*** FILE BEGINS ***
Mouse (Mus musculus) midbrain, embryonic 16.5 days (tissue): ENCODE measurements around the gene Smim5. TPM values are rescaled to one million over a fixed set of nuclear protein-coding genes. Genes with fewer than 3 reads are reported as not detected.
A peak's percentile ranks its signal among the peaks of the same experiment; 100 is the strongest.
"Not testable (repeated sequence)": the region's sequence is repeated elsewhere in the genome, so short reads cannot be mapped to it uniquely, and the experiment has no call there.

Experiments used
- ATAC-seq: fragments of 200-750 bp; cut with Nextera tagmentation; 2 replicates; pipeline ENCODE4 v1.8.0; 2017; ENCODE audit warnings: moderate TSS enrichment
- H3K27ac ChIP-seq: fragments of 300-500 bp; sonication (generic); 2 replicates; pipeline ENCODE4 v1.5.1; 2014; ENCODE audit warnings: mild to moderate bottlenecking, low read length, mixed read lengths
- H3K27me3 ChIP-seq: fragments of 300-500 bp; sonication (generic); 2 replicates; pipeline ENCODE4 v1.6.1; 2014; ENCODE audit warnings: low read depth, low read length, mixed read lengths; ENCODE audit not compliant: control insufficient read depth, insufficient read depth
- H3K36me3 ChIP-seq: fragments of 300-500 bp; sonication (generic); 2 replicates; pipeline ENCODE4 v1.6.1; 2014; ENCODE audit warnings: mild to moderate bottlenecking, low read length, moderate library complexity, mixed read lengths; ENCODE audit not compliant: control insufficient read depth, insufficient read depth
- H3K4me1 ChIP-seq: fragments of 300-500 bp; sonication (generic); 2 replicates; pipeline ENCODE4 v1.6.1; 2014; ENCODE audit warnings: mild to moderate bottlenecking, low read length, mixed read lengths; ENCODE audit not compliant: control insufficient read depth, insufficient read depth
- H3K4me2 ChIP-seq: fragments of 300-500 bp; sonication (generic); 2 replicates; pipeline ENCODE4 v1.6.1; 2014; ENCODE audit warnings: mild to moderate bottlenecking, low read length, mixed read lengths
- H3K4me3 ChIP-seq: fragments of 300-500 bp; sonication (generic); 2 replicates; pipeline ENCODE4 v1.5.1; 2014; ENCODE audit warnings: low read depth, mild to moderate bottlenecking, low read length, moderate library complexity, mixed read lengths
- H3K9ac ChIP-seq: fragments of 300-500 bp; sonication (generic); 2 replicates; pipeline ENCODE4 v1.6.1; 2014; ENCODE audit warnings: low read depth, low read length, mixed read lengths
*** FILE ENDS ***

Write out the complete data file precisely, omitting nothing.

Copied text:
Mouse (Mus musculus) midbrain, embryonic 16.5 days (tissue): ENCODE measurements around the gene Smim5. TPM values are rescaled to one million over a fixed set of nuclear protein-coding genes. Genes with fewer than 3 reads are reported as not detected.
A peak's percentile ranks its signal among the peaks of the same experiment; 100 is the strongest.
"Not testable (repeated sequence)": the region's sequence is repeated elsewhere in the genome, so short reads cannot be mapped to it uniquely, and the experiment has no call there.

Experiments used
- ATAC-seq: fragments of 200-750 bp; cut with Nextera tagmentation; 2 replicates; pipeline ENCODE4 v1.8.0; 2017; ENCODE audit warnings: moderate TSS enrichment
- H3K27ac ChIP-seq: fragments of 300-500 bp; sonication (generic); 2 replicates; pipeline ENCODE4 v1.5.1; 2014; ENCODE audit warnings: mild to moderate bottlenecking, low read length, mixed read lengths
- H3K27me3 ChIP-seq: fragments of 300-500 bp; sonication (generic); 2 replicates; pipeline ENCODE4 v1.6.1; 2014; ENCODE audit warnings: low read depth, low read length, mixed read lengths; ENCODE audit not compliant: control insufficient read depth, insufficient read depth
- H3K36me3 ChIP-seq: fragments of 300-500 bp; sonication (generic); 2 replicates; pipeline ENCODE4 v1.6.1; 2014; ENCODE audit warnings: mild to moderate bottlenecking, low read length, moderate library complexity, mixed read lengths; ENCODE audit not compliant: control insufficient read depth, insufficient read depth
- H3K4me1 ChIP-seq: fragments of 300-500 bp; sonication (generic); 2 replicates; pipeline ENCODE4 v1.6.1; 2014; ENCODE audit warnings: mild to moderate bottlenecking, low read length, mixed read lengths; ENCODE audit not compliant: control insufficient read depth, insufficient read depth
- H3K4me2 ChIP-seq: fragments of 300-500 bp; sonication (generic); 2 replicates; pipeline ENCODE4 v1.6.1; 2014; ENCODE audit warnings: mild to moderate bottlenecking, low read length, mixed read lengths
- H3K4me3 ChIP-seq: fragments of 300-500 bp; sonication (generic); 2 replicates; pipeline ENCODE4 v1.5.1; 2014; ENCODE audit warnings: low read depth, mild to moderate bottlenecking, low read length, moderate library complexity, mixed read lengths
- H3K9ac ChIP-seq: fragments of 300-500 bp; sonication (generic); 2 replicates; pipeline ENCODE4 v1.6.1; 2014; ENCODE audit warnings: low read depth, low read length, mixed read lengths